While the US is not as exposed to energy imports, being a net exporter since 2019, its economy has been running hotter than elsewhere, meaning the Federal Reserve – which sets US interest rates – is hiking rates faster and higher than will Europe. That has a knock-on effect on other economies. Relatively higher interest rates attract capital inflows to the US, so dollars are in more demand. As the US dollar thereby increases in value, other countries see their currencies depreciate, their imports increase in cost, and their inflation rates rise even further. So, other jurisdictions may be forced to increase their interest rates more than they would ordinarily need to so as to minimize this effect.
What does all of this mean for us here in Ireland?
Like most of the rest of Europe, Ireland imports a lot of its energy while also being exposed to interest rate increases. Both our Central Bank and the government note the economy is already slowing, and is expected to slow further in 2023. In many ways, however, Ireland is in a better position relative to a lot of other European countries, and certainly with respect to the Ireland of 2007 on the eve of the financial crisis. Underlying economic growth is stronger than in many other European countries, while our public finances are in better shape. This means the government will likely have room for maneuver in terms of extra cost-of-living measures in 2023. As the Tánaiste acknowledged the day after the recent budget, an emergency budget cannot be ruled out. While government and, particularly, household debt levels are still relatively high, the latter pale in comparison to debt levels back in 2007. Interest rate increases will bite, but to nothing like the extent as would previously have been the case.
So, the Irish economy will continue to slow into 2023. Unemployment will rise. There may be a recession, but it is not a given. However, whatever the macroeconomic statistics may say, it will feel like a recession for most of us. Consumer prices will continue rising faster than incomes, whether from wages or welfare. Living standards are likely to fall faster than at any time since 2009. Every percentage point increase in ECB interest rates will add €83 to the monthly repayment of every €100,000 borrowed on a tracker or, assuming increases are fully passed on, variable rate mortgage. On the plus side, borrowers can take solace in the fact that inflation is eating away at the real value of their debts. Higher prospective mortgage repayments also mean property buyers, whose real incomes are already under pressure, will not be able to borrow as much as previously, even if this will be somewhat off-set by the recent relaxation of lending criteria by Ireland’s Central Bank.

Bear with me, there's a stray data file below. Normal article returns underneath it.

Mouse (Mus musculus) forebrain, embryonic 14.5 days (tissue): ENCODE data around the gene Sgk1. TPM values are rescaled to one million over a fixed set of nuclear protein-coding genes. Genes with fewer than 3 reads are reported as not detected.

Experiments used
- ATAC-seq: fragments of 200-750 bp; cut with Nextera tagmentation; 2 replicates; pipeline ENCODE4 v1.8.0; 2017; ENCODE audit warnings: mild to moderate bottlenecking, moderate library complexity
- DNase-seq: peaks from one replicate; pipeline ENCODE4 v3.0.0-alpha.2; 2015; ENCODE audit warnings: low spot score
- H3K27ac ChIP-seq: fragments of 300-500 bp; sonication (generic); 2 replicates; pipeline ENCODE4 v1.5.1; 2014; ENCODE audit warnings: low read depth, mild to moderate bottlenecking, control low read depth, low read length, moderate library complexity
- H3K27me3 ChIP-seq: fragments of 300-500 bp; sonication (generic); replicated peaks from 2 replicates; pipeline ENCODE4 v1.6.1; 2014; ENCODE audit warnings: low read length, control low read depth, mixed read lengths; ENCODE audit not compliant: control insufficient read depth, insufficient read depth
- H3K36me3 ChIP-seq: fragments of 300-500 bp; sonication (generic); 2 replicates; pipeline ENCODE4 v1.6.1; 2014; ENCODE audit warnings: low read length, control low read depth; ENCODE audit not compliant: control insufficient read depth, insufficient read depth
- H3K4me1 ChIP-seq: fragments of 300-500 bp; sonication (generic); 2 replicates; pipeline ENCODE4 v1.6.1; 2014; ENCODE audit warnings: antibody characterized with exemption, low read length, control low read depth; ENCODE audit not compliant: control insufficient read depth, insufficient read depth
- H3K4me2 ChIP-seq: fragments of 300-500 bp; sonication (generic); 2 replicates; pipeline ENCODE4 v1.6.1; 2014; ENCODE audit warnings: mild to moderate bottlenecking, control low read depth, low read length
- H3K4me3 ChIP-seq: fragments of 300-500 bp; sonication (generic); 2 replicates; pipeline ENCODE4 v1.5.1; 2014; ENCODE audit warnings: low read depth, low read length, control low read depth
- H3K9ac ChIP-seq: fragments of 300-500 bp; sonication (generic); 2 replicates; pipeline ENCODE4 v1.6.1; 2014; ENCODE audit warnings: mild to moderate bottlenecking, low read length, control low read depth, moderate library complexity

Even though housing supply remains significantly lower than housing need, effective demand – that is, what buyers can pay – is likely to decline. This will inevitably weigh on house prices. That house price growth will slow is inevitable. That house prices will increase more slowly than consumer prices, such that real house prices fall, is likely in 2023. This will leave homeowners feeling less flush, and this less likely to spend. That house prices will actually fall is certainly possible, but not inevitable. Countries like Canada, Australia and New Zealand are already experiencing house price falls on the back of rising interest rates, and these likely have much further to run. But, any fall in Irish house prices will be nothing like the magnitude of the 45% decline we saw between April 2007 and March 2013.